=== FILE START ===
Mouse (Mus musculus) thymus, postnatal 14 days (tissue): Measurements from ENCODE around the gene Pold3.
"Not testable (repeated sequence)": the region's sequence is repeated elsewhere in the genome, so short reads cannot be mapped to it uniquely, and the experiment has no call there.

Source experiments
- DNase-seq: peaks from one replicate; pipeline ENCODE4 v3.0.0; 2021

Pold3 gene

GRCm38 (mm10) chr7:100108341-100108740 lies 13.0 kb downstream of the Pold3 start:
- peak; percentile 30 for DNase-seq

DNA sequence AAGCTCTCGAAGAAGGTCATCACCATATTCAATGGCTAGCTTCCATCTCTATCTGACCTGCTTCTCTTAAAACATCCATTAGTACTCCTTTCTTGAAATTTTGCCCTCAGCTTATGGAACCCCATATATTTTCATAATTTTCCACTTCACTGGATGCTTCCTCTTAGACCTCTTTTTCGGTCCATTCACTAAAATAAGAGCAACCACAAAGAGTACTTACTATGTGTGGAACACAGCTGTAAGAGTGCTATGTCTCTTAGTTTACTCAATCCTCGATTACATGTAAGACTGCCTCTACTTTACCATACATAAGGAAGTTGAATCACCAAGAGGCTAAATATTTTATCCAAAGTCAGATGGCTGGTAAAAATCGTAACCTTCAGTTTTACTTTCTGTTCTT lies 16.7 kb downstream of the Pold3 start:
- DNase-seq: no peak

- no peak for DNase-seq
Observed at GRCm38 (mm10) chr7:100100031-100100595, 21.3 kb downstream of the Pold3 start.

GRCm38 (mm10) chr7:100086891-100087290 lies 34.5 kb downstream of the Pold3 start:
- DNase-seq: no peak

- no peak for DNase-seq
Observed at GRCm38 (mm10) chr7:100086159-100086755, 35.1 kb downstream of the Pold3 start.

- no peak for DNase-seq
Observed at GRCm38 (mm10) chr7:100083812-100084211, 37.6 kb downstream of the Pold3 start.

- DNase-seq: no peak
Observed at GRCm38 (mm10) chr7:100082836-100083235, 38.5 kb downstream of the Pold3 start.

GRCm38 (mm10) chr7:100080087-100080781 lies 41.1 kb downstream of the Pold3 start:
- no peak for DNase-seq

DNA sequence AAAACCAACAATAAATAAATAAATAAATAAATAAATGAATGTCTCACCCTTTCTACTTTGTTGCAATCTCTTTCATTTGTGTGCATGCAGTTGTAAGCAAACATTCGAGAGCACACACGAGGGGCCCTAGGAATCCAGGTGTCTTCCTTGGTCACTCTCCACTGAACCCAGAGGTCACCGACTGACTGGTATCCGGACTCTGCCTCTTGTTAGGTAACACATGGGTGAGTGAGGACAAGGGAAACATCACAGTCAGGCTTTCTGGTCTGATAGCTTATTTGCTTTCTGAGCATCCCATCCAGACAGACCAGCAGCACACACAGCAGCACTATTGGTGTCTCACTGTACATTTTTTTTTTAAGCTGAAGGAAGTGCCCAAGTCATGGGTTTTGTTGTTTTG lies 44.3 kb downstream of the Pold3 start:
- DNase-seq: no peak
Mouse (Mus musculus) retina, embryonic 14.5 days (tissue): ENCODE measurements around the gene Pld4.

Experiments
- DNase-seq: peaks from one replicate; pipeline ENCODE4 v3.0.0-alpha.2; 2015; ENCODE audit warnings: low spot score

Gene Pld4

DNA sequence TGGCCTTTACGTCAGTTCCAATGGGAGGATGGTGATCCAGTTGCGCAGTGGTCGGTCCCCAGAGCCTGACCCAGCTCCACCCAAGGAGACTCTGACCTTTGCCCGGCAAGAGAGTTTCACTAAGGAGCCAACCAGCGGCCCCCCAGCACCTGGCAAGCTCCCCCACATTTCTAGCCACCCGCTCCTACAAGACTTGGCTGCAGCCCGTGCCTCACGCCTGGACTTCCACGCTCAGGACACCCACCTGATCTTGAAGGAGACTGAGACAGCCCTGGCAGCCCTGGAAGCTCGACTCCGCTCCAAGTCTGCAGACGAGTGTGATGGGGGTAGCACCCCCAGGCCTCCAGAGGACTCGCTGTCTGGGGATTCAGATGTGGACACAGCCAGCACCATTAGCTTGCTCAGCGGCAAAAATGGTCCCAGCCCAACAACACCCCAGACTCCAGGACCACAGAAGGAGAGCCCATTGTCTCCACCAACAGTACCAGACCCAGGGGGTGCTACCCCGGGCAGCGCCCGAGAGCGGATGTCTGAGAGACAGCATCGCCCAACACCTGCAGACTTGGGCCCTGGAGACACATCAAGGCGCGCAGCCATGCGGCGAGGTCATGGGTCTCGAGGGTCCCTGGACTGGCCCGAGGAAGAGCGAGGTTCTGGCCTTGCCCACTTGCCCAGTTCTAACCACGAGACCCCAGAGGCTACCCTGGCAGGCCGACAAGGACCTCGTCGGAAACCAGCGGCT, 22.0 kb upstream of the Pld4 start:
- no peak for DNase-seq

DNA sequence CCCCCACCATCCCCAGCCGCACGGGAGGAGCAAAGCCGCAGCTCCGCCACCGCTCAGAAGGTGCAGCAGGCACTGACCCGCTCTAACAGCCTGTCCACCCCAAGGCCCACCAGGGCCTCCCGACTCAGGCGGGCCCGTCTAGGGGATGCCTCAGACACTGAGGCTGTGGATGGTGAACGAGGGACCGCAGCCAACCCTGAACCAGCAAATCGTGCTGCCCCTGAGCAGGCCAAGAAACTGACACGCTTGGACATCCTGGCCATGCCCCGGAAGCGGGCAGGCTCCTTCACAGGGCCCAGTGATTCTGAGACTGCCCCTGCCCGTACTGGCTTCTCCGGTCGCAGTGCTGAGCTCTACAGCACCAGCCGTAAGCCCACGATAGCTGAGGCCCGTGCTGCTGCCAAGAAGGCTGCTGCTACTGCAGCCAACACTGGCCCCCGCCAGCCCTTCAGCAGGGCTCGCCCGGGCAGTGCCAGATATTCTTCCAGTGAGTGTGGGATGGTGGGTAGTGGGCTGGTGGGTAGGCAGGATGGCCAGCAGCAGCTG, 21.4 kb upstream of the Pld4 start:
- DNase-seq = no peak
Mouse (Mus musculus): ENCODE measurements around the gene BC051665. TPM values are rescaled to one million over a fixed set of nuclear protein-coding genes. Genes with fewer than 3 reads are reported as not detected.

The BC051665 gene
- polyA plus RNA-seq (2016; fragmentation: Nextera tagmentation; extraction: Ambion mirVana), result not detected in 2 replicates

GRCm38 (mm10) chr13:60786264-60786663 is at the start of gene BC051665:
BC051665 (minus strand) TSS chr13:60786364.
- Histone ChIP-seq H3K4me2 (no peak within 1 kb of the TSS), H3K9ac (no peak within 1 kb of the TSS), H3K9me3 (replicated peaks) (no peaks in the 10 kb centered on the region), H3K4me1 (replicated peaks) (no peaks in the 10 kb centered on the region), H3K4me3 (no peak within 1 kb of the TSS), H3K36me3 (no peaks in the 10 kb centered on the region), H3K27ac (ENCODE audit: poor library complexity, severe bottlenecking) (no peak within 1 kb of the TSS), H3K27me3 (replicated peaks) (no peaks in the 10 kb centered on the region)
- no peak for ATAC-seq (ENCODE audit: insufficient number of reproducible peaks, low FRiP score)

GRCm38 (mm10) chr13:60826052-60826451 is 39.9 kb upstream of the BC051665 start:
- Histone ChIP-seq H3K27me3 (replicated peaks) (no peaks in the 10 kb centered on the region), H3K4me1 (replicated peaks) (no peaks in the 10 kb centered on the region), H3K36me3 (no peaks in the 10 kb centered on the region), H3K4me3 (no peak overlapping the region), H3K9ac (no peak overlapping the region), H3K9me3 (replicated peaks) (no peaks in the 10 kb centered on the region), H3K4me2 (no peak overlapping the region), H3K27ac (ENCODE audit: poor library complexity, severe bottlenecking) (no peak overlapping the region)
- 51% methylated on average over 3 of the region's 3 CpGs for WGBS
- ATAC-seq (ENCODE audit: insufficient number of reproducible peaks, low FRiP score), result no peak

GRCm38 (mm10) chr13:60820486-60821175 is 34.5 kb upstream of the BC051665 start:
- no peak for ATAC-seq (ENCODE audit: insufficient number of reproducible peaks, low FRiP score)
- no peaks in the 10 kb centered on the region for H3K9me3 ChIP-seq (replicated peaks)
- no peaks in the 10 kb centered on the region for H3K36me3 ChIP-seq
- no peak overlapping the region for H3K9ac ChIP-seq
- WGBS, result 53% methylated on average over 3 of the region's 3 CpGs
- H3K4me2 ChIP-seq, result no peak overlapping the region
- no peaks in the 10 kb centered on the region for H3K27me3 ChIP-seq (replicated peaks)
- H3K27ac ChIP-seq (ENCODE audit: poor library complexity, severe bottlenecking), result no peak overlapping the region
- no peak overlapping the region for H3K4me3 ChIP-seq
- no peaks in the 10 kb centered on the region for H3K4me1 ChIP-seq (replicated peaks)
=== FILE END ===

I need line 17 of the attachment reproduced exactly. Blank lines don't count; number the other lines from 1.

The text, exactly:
Observed at GRCm38 (mm10) chr7:100083812-100084211, 37.6 kb downstream of the Pold3 start.